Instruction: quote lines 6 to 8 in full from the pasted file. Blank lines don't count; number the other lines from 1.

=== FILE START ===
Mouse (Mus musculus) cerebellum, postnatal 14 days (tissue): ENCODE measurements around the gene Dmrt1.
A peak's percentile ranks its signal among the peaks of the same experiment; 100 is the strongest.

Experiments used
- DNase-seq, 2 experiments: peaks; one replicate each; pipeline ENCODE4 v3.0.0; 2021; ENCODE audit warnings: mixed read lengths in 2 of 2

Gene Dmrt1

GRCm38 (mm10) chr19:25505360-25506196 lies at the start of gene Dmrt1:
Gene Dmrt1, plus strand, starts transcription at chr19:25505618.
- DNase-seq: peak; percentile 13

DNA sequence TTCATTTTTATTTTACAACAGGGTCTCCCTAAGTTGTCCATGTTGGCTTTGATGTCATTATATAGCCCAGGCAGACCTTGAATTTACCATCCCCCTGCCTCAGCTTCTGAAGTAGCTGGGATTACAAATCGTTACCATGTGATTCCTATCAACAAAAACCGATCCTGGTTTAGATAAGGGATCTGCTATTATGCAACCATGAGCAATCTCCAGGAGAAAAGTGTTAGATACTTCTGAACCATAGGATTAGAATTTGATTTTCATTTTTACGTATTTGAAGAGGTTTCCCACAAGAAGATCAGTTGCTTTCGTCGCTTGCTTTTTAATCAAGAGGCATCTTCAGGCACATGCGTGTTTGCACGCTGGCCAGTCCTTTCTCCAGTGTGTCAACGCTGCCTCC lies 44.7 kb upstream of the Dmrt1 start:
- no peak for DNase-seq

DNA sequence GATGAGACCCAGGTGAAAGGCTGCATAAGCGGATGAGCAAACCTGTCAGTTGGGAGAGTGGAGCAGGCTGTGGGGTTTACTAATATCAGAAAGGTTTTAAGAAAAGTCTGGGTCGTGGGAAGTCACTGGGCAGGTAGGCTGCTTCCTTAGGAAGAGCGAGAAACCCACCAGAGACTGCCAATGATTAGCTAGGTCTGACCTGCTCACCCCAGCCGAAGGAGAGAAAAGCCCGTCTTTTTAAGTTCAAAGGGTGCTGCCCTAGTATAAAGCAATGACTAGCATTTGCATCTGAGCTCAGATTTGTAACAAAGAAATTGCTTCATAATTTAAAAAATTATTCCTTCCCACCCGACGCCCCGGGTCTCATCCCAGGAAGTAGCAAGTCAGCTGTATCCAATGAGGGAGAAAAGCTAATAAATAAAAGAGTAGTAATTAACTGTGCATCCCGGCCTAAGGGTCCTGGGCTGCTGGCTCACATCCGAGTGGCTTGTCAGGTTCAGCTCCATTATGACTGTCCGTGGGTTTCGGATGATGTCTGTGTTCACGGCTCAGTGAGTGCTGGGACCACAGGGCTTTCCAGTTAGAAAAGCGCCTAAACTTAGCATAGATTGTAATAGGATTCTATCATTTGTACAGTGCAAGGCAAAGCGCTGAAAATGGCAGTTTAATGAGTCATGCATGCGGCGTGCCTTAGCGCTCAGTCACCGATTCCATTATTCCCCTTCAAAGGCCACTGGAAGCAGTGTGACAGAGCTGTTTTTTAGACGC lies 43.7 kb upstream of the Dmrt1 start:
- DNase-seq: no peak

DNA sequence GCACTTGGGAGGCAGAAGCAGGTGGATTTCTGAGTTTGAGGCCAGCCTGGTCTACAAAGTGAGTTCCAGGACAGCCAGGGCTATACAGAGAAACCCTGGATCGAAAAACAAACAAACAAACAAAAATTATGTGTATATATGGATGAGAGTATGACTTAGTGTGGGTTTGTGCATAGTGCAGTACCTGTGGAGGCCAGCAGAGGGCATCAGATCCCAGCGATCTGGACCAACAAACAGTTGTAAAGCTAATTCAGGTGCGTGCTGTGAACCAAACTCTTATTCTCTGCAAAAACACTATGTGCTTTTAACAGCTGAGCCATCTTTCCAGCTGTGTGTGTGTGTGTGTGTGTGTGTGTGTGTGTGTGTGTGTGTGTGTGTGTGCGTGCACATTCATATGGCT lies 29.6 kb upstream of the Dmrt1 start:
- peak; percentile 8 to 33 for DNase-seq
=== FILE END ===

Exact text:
GRCm38 (mm10) chr19:25505360-25506196 lies at the start of gene Dmrt1:
Gene Dmrt1, plus strand, starts transcription at chr19:25505618.
- DNase-seq: peak; percentile 13